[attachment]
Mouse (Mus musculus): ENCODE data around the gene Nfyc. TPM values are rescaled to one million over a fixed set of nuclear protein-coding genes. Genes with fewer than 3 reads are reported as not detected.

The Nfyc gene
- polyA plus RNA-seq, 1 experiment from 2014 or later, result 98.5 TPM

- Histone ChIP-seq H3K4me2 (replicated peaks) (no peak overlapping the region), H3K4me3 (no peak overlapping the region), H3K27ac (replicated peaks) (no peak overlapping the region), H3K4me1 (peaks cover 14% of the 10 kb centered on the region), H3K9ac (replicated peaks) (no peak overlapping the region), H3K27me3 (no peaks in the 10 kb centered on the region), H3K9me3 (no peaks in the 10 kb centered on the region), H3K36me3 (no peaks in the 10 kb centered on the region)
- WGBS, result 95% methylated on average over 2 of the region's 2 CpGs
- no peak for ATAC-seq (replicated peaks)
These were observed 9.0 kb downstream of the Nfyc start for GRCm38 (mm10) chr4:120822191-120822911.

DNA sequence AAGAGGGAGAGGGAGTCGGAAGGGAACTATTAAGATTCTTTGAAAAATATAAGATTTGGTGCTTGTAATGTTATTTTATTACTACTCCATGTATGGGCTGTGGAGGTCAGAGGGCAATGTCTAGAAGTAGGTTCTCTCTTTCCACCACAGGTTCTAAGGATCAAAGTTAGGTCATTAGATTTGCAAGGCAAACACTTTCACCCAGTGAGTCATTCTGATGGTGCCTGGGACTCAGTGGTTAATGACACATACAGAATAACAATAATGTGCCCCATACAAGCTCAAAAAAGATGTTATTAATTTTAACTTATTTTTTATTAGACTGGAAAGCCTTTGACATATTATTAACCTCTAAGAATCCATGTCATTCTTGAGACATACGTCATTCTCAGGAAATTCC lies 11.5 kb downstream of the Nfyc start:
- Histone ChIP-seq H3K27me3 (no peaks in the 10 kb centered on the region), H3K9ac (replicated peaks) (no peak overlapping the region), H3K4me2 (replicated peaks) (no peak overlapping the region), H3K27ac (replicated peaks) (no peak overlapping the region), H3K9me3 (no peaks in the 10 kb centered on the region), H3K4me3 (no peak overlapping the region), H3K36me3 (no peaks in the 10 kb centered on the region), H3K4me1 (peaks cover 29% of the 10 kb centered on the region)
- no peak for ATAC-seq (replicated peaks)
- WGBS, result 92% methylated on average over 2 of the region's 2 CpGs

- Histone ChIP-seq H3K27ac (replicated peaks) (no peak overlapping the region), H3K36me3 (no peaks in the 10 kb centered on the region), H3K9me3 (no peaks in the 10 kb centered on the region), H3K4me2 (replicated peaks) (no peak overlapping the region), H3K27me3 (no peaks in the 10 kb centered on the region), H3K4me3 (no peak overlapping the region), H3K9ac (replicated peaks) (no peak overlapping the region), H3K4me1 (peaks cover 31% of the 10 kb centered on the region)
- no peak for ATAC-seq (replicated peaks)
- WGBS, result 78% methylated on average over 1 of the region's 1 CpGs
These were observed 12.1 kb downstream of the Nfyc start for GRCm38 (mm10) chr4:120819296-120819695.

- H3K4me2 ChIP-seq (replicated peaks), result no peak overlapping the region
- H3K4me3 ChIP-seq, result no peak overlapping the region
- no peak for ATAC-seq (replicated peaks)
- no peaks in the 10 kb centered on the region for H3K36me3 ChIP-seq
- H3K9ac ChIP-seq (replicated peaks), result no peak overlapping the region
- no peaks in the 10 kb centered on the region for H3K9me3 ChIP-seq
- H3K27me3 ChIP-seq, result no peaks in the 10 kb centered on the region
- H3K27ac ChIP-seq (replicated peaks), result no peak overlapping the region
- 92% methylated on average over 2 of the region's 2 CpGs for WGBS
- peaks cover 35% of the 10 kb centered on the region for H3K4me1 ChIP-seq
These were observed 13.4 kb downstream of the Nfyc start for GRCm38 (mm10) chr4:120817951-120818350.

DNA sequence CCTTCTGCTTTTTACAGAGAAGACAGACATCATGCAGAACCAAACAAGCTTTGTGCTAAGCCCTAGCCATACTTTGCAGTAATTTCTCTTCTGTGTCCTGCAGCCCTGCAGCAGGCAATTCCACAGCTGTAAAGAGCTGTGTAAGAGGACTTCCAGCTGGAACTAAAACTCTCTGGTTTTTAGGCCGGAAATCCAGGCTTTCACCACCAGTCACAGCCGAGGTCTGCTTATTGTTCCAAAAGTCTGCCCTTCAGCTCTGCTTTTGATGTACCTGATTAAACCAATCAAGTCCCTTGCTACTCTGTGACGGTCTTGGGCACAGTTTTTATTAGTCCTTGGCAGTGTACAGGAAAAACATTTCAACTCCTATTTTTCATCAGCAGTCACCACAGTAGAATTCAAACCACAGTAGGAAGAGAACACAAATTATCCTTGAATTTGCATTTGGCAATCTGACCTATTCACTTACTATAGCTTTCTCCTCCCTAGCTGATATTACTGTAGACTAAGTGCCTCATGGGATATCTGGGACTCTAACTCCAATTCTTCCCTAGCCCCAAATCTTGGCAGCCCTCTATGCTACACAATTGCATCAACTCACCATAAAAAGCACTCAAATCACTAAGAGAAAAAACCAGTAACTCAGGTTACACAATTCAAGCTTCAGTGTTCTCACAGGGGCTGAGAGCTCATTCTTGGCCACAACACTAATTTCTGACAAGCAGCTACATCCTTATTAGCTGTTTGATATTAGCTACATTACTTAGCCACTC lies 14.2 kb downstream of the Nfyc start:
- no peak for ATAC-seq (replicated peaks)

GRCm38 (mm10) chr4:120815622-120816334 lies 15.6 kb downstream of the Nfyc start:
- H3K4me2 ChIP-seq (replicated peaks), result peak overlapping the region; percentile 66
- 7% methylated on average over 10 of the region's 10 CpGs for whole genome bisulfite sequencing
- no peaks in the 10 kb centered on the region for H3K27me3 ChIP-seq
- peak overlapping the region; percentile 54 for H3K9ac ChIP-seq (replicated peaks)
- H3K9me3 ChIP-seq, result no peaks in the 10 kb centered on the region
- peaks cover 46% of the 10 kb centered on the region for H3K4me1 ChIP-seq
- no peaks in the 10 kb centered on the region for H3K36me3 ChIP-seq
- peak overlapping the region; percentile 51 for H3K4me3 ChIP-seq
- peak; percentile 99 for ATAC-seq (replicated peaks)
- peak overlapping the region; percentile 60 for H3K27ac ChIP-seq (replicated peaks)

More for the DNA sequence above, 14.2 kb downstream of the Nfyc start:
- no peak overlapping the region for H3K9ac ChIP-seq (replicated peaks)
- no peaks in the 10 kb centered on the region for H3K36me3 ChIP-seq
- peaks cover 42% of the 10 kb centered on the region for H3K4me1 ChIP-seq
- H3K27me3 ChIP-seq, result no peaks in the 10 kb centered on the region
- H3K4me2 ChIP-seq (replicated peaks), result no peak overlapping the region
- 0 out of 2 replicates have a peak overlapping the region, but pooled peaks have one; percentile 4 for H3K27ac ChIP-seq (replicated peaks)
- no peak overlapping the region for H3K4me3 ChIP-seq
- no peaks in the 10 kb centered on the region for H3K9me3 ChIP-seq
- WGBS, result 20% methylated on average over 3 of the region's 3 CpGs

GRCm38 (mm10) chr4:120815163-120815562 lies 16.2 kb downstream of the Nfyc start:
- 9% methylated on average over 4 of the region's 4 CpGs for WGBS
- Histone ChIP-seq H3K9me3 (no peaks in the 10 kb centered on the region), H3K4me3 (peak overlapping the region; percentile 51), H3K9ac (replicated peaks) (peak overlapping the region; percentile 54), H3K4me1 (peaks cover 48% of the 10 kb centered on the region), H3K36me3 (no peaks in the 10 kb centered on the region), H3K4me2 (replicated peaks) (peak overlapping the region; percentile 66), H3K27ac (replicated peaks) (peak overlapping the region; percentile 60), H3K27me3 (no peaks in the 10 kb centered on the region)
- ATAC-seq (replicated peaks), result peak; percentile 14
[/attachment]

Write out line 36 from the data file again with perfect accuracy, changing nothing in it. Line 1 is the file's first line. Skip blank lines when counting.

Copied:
- no peaks in the 10 kb centered on the region for H3K36me3 ChIP-seq